Saturday, June 20, 2009
There is more to where we live than our physical surroundings and the spaces we occupy. Where we live is also a frame of mind: a perception of a time and space in which we feel most alive, where we feel most fulfilled. I live in a specific neighborhood in San Francisco, but I actually "live" in a community of painters, photographers, writers, musicians and poets. It's a community I've helped to create and it's the "community" in which I do my most important and fulfilling work. The essay Michael submitted to "The Project" asks us to think a little deeper and consider just exactly "where" is it that we do live. That intrigues me. -- David W. Sumner
Michael Napper is a painter and film-based photographer living and working in Los Angeles. For more info go here:
"I am primarily a painter, working in oil paint, of abstract paintings. In the last few years I have also been working with black and white film. In both oil painting and black and white film photography I find a certain alchemy, an imperfect and often-times unpredictable alchemy, that for me mirrors the world. The elements of chance, randomness, fragility, serendipity are what I find most interesting in the process of both painting and shooting/developing film. There are artists and photographers who try to capture a representation of something they've seen...I guess I'm the other sort, the one that relies on a collaboration of the materials and the above mentioned elements to show me something previously unseen."
I've worked in very large studios, small studios, backyards, and hotel rooms....it's always the same, not too long into the work I find that I've created a small area, a little corner, where things get messy, pile up...and as much as I dislike the mess, it's out of the juxtaposition of this working detritus that a platform emerges for my ideas of what the work will be.
In the last few years, as my life has become less nomadic, more anchored, I find myself wanting see less in the paintings. The work now has more light, more breathing space, there isn't the dark frenzy of blacks and reds that there used to be. I suppose shooting in black and white has also had a simplifying influence on the paintings as well. I go through more Titanium white than any other paint.
I've worked with acrylic paints, and I've shot with digital cameras. They're convenient, fast, cheap. But I love the history that lies behind both oil painting and black and white silver-based photography. Both film and oil paint force one to slow down. I work as a painter in a very archaic, and some may say, hopelessly anachronistic and sentimental medium. I have no defense against such claims, but the nature of time does seem to change when I'm involved in the process of either film or paint.
Although I'm an abstract painter, there is something refreshing to pick up the simplest drawing tool and to draw something more realistic. There is something very meditative about doing a drawing of something that exists out there in the world, and sometimes I envy those artists who are satisfied with re-presenting an image that exists. But in the end I always end up returning to the unknown.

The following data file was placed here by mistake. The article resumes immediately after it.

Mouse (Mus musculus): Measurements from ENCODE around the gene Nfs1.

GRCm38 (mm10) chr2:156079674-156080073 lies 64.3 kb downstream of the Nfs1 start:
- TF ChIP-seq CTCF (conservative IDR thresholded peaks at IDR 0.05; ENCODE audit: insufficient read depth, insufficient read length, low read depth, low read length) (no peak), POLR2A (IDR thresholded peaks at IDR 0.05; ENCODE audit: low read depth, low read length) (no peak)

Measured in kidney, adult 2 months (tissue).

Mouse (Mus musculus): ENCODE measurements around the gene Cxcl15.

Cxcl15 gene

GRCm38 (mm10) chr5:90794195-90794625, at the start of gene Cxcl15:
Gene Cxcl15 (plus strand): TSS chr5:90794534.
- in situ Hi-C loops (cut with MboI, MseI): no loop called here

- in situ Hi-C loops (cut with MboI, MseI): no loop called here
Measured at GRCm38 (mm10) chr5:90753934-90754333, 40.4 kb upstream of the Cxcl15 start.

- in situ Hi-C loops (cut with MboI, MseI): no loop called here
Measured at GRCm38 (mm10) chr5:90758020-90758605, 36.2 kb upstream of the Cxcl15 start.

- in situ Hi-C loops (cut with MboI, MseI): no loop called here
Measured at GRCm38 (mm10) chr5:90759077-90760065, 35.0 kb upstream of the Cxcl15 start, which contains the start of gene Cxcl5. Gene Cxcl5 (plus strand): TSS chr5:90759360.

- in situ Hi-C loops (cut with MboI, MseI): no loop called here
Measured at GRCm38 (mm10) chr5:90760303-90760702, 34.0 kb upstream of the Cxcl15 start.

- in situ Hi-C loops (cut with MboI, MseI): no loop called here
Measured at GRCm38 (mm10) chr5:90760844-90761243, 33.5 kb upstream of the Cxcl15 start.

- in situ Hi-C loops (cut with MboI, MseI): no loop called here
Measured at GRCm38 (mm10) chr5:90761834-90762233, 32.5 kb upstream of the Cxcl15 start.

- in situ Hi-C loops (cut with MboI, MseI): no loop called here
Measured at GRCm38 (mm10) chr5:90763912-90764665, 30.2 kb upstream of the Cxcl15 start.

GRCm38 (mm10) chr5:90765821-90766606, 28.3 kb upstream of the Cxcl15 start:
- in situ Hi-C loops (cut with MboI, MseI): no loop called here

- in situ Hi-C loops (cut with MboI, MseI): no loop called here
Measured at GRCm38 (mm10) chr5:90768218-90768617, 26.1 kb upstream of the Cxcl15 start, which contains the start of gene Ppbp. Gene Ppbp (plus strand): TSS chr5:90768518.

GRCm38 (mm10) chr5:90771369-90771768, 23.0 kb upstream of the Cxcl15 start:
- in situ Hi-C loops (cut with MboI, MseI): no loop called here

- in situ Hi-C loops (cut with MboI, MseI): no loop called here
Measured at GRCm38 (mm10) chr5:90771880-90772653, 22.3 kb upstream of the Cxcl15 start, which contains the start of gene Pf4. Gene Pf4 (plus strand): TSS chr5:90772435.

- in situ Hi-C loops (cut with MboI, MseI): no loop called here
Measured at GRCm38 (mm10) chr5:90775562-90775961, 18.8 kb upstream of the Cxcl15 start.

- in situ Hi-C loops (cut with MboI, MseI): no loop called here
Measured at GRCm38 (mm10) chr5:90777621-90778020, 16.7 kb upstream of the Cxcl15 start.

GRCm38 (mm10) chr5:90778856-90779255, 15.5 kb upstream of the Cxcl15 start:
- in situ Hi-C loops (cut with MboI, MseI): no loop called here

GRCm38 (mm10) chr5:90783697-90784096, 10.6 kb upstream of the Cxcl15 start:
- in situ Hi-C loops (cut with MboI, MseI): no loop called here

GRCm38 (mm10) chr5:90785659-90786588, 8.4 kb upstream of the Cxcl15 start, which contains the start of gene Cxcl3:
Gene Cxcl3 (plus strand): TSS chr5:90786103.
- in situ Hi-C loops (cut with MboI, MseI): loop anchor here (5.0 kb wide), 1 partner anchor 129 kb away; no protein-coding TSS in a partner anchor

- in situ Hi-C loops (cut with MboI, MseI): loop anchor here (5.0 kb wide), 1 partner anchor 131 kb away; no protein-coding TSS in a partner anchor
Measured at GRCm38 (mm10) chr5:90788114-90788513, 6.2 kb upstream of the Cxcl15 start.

I believe a lot in instinct. One should never dull it by wanting to know everything.
Sunday, May 10, 2009
Phu Tran was born in Southeast Asia and raised in Northern California. He now lives and works in Patea, New Zealand. With graphic design being a primary profession, photography has always been an accompanying tool and continues to be a growing practice.
Life in Patea is quiet with the occasional strong coastal winds and the rumbling of milk trucks passing through. This small town was once a major boom town with all the essential businesses driven mainly by a thriving Freezing Works. Today, 25 years after the closing of the Works, only a handful of shops and clinics support less than 2000 remaining residents.
Patea locals get up at dawn to commemorate Anzac Day, 25th of April. It is a remembrance day for those who died in the 1st and 2nd World Wars.
Sunday, April 12, 2009
Delmi Alvarez is a freelance photojournalist currently living in Riga, Latvia. Originally from the port city of Vigo, in the autonomous region of Galicia, in Northwest Spain, Delmi began his career photographing social conflict in the streets of Vigo.
Delmi has completed long term documentary projects, the most notable of which are his year long documentation of daily life in Cuba, and his twenty year documentation of the Galician Diaspora around the world.
Galegos na Diaspora 1989-2009 took Delmi on journeys through Europe, Russia, Africa and the Americas culminating in an edited work of 576 black and white duotone images.
Today Delmi lives among the Galician Diaspora in Riga.
In Latvia women clean the streets all year round starting very early each morning. In winter, as snow accumulates, the heavy work takes many hours.
March 16th is Latvian Legion Day when soldiers of the Latvian Legion, part of the Waffen SS, are commemorated. It was made an official day of remembrance in 1998 and has since sparked much controversy. Many Red Army veterans and leftist activists see the Legion as an arm of the Nazi regime and consider Legion Day a Nazi festival. In 2000, the Latvian government abolished the holiday.
Freedom Monument Guard, Riga, Latvia.